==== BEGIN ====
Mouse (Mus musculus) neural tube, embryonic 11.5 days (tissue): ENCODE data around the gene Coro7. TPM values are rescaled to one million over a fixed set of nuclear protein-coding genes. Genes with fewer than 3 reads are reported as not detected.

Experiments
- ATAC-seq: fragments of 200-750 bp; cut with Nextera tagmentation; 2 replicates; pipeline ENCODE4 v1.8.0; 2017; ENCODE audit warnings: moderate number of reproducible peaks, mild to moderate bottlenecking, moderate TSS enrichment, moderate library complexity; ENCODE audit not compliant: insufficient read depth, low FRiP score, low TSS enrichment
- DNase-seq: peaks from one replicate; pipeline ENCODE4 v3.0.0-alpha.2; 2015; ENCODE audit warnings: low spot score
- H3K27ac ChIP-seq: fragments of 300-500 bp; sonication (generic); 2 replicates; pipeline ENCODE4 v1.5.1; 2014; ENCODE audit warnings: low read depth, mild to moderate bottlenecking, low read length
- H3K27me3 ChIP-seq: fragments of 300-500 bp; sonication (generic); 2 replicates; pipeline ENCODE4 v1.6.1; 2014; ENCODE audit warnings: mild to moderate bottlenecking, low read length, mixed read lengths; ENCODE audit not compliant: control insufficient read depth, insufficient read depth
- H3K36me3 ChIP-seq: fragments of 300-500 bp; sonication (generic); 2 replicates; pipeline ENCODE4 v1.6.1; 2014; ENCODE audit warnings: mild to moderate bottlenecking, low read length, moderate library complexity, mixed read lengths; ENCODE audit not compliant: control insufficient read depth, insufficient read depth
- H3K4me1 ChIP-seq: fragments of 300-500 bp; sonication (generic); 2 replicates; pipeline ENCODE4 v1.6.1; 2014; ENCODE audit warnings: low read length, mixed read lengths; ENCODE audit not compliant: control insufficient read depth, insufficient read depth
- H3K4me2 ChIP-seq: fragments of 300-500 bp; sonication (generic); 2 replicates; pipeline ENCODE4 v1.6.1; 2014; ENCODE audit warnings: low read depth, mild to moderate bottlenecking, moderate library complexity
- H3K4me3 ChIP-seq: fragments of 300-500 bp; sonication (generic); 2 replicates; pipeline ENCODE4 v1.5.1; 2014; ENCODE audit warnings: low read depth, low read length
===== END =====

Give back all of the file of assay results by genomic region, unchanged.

Mouse (Mus musculus) neural tube, embryonic 11.5 days (tissue): ENCODE data around the gene Coro7. TPM values are rescaled to one million over a fixed set of nuclear protein-coding genes. Genes with fewer than 3 reads are reported as not detected.

Experiments
- ATAC-seq: fragments of 200-750 bp; cut with Nextera tagmentation; 2 replicates; pipeline ENCODE4 v1.8.0; 2017; ENCODE audit warnings: moderate number of reproducible peaks, mild to moderate bottlenecking, moderate TSS enrichment, moderate library complexity; ENCODE audit not compliant: insufficient read depth, low FRiP score, low TSS enrichment
- DNase-seq: peaks from one replicate; pipeline ENCODE4 v3.0.0-alpha.2; 2015; ENCODE audit warnings: low spot score
- H3K27ac ChIP-seq: fragments of 300-500 bp; sonication (generic); 2 replicates; pipeline ENCODE4 v1.5.1; 2014; ENCODE audit warnings: low read depth, mild to moderate bottlenecking, low read length
- H3K27me3 ChIP-seq: fragments of 300-500 bp; sonication (generic); 2 replicates; pipeline ENCODE4 v1.6.1; 2014; ENCODE audit warnings: mild to moderate bottlenecking, low read length, mixed read lengths; ENCODE audit not compliant: control insufficient read depth, insufficient read depth
- H3K36me3 ChIP-seq: fragments of 300-500 bp; sonication (generic); 2 replicates; pipeline ENCODE4 v1.6.1; 2014; ENCODE audit warnings: mild to moderate bottlenecking, low read length, moderate library complexity, mixed read lengths; ENCODE audit not compliant: control insufficient read depth, insufficient read depth
- H3K4me1 ChIP-seq: fragments of 300-500 bp; sonication (generic); 2 replicates; pipeline ENCODE4 v1.6.1; 2014; ENCODE audit warnings: low read length, mixed read lengths; ENCODE audit not compliant: control insufficient read depth, insufficient read depth
- H3K4me2 ChIP-seq: fragments of 300-500 bp; sonication (generic); 2 replicates; pipeline ENCODE4 v1.6.1; 2014; ENCODE audit warnings: low read depth, mild to moderate bottlenecking, moderate library complexity
- H3K4me3 ChIP-seq: fragments of 300-500 bp; sonication (generic); 2 replicates; pipeline ENCODE4 v1.5.1; 2014; ENCODE audit warnings: low read depth, low read length